|This article does not cite any sources. (August 2008) (Learn how and when to remove this template message)|
|Author||C. S. Forester|
|Publisher||Michael Joseph, London|
|Media type||Print (Hardback & Paperback)|
|Preceded by||The Commodore
|Followed by||Hornblower in the West Indies
In 1814, Hornblower is delegated to deal with the Flame, a brig full of mutineers off the French coast, near the mouth of the Seine. It is a tricky situation because the mutineers' demands cannot be met, but they have threatened that if a Royal Navy force tries to force their hand, they will slip into a nearby French port.
Hornblower alters the appearance of his own vessel, the Porta Coeli, so it can masquerade as the mutinous vessel. As dusk falls, he follows a valuable blockade runner into port, pretending to be the Flame. Then, once the two vessels are moored, he captures it and takes it out to sea. He then pursues the Flame, which retreats to the French port. Believing the mutineers responsible, the French send four gunboats to take her. Hornblower manages to exploit the fighting to capture both the Flame and a gunboat.
Among the French prisoners is Lebrun, the young and ambitious assistant to the mayor of Le Havre. Lebrun asks to speak with Hornblower privately; he proposes to surrender Le Havre to the English fleet. Hornblower and Lebrun arrange a plan: Lebrun's role is to undermine those parties who would resist a British seizure of the city. Overcoming some tense moments with audacity, Hornblower is able to capture the city with a half battalion of Royal Marines and finds himself its military governor.
Hornblower finds his new duties different from that of commanding a naval vessel or squadron. He finds his role demanding, in part because he is such a demanding perfectionist. The Duke of Angoulême, one of the heirs to the Bourbon dynasty, is sent to assume control of the civil leadership.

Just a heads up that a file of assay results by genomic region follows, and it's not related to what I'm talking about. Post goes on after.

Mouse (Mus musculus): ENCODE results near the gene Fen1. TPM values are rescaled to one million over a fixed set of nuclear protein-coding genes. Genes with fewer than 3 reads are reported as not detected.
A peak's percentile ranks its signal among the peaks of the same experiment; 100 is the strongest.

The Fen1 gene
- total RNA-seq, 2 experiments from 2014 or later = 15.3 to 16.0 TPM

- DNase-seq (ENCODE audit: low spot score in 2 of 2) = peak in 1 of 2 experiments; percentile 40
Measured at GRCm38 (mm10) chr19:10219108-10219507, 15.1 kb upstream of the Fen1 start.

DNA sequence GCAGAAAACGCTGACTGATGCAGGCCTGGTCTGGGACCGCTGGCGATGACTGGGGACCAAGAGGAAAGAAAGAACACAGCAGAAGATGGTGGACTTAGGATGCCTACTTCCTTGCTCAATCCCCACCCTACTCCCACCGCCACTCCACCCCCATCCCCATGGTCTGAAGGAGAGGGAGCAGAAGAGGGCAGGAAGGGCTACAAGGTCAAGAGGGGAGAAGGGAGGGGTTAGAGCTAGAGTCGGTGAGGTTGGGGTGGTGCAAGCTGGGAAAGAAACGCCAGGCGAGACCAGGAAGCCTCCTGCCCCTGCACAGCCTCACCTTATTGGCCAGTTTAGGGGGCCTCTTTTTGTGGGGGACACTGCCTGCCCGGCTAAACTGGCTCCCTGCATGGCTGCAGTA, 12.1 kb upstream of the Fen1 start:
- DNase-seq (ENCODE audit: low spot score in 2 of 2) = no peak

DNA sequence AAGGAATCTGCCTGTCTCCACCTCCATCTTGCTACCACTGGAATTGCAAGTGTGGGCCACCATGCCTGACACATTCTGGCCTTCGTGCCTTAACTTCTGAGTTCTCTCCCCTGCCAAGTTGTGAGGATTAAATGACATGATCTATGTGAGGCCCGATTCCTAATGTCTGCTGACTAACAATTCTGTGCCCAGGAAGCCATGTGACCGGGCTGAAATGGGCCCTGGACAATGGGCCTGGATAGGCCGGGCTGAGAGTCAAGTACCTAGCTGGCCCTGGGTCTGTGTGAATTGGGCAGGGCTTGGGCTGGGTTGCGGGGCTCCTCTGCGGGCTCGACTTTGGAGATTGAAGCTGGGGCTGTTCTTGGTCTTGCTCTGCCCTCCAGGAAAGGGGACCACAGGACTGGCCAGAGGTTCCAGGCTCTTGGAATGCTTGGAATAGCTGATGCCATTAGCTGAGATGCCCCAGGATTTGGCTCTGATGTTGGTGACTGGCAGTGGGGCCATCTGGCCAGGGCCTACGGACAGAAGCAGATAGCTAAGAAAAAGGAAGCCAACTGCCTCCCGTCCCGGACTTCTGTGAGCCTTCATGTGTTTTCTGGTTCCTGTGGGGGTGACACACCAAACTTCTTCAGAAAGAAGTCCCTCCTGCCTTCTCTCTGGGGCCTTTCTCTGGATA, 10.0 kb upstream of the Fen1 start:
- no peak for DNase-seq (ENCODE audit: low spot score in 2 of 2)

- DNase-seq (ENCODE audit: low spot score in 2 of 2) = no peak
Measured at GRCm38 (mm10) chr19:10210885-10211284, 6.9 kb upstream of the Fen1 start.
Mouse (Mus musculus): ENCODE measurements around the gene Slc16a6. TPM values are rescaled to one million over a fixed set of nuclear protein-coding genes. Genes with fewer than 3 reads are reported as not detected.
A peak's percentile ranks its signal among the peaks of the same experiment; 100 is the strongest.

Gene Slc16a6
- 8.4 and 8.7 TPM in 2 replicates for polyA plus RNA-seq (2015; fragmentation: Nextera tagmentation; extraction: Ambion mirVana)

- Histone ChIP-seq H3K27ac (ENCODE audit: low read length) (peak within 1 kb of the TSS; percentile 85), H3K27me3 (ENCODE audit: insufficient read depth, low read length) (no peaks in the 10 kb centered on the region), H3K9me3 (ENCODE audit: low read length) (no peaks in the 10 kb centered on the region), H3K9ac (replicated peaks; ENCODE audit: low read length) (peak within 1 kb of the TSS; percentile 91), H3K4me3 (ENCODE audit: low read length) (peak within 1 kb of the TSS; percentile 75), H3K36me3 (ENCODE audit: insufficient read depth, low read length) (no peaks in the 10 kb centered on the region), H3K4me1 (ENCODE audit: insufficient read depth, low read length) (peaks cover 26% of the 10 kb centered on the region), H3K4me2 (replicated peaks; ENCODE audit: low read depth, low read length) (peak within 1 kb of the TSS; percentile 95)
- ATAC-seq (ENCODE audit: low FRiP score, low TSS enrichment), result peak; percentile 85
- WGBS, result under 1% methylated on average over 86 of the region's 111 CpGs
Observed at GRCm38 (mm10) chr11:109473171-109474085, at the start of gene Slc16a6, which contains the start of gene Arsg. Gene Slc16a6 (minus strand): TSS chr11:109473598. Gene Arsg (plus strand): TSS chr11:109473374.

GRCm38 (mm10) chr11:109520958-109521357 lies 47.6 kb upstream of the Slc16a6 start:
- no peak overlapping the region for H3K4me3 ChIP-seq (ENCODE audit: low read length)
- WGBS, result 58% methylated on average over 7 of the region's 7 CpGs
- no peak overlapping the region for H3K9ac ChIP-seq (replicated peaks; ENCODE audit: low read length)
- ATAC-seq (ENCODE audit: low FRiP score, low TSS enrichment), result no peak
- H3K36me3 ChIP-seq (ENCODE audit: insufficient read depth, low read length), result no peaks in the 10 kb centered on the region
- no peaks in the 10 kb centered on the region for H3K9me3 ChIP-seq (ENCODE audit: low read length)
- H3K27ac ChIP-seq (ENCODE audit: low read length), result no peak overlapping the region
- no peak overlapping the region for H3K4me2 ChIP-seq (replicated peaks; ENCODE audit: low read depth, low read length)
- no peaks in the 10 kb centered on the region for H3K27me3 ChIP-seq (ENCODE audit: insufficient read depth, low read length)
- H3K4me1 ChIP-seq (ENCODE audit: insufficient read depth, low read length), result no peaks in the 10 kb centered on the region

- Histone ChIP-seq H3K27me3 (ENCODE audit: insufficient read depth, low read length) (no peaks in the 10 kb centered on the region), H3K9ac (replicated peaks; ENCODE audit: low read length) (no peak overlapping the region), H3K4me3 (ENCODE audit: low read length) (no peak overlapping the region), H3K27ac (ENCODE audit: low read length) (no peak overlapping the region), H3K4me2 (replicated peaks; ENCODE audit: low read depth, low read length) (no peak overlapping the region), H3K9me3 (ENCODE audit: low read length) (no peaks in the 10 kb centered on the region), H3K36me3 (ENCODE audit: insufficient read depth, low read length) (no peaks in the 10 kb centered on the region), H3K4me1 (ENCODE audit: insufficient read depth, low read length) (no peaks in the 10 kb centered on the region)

Hornblower hears that Napoleon has been able to amass a strong force, to be transported by barge down the Seine to retake Le Havre. He sends a force, borne by half a dozen large ship's boats, to try to blow up the barges and ammunition. He puts his best friend, Captain William Bush, in command. The raid is a success and the French force is stopped, but an unexpected explosion kills most of the British, including Bush.
Hornblower is raised to the peerage, possibly in part to provide him with more dignity, gravitas, when dealing with the French heir's entourage, as well to reward him for his accomplishments.
During the following peace, Hornblower's wife Barbara accompanies her brother, the Duke of Wellington, to the Congress of Vienna, leaving Hornblower at loose ends. He decides to visit the Comte de Gracay, where he resumes his relationship with the Comte's widowed daughter-in-law, Marie. When Napoleon escapes from Elba and raises a new army, Hornblower, the Comte and Marie lead a guerrilla fight against the Imperial forces. They are eventually defeated, and Marie dies from a leg wound. Hornblower and the Comte are captured and condemned to death, but news of the Emperor's defeat at the Battle of Waterloo arrives just in time to save their lives.